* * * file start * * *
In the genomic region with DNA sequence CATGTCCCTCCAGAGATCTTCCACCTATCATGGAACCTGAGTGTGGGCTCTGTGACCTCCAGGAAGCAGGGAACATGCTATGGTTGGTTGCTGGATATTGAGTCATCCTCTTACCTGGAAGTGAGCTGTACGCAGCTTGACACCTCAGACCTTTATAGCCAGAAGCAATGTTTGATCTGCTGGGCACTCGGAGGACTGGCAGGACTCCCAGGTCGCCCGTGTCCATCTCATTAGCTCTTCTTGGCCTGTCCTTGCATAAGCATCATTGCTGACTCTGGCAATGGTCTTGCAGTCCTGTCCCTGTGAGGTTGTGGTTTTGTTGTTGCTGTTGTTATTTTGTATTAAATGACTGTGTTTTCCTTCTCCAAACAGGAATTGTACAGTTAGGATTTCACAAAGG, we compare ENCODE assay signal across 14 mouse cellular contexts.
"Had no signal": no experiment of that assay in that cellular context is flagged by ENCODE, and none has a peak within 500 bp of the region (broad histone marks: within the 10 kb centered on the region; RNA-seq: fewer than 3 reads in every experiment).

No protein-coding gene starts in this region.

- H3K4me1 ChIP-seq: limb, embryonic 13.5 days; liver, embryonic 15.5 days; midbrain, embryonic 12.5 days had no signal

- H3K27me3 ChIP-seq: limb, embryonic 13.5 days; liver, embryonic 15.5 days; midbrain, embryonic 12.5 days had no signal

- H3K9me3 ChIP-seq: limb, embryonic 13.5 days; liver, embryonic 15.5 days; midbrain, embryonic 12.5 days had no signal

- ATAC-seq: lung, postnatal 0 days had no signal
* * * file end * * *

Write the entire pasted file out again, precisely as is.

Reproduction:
In the genomic region with DNA sequence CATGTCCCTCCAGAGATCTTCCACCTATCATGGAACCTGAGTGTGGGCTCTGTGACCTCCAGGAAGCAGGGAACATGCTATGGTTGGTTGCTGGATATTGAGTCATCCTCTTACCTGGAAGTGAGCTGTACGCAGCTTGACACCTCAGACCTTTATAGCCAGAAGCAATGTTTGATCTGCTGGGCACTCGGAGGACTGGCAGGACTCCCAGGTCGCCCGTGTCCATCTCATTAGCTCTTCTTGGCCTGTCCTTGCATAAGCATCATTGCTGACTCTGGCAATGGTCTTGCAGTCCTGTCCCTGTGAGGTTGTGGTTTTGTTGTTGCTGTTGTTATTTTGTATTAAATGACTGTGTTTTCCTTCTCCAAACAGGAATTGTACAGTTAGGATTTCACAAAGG, we compare ENCODE assay signal across 14 mouse cellular contexts.
"Had no signal": no experiment of that assay in that cellular context is flagged by ENCODE, and none has a peak within 500 bp of the region (broad histone marks: within the 10 kb centered on the region; RNA-seq: fewer than 3 reads in every experiment).

No protein-coding gene starts in this region.

- H3K4me1 ChIP-seq: limb, embryonic 13.5 days; liver, embryonic 15.5 days; midbrain, embryonic 12.5 days had no signal

- H3K27me3 ChIP-seq: limb, embryonic 13.5 days; liver, embryonic 15.5 days; midbrain, embryonic 12.5 days had no signal

- H3K9me3 ChIP-seq: limb, embryonic 13.5 days; liver, embryonic 15.5 days; midbrain, embryonic 12.5 days had no signal

- ATAC-seq: lung, postnatal 0 days had no signal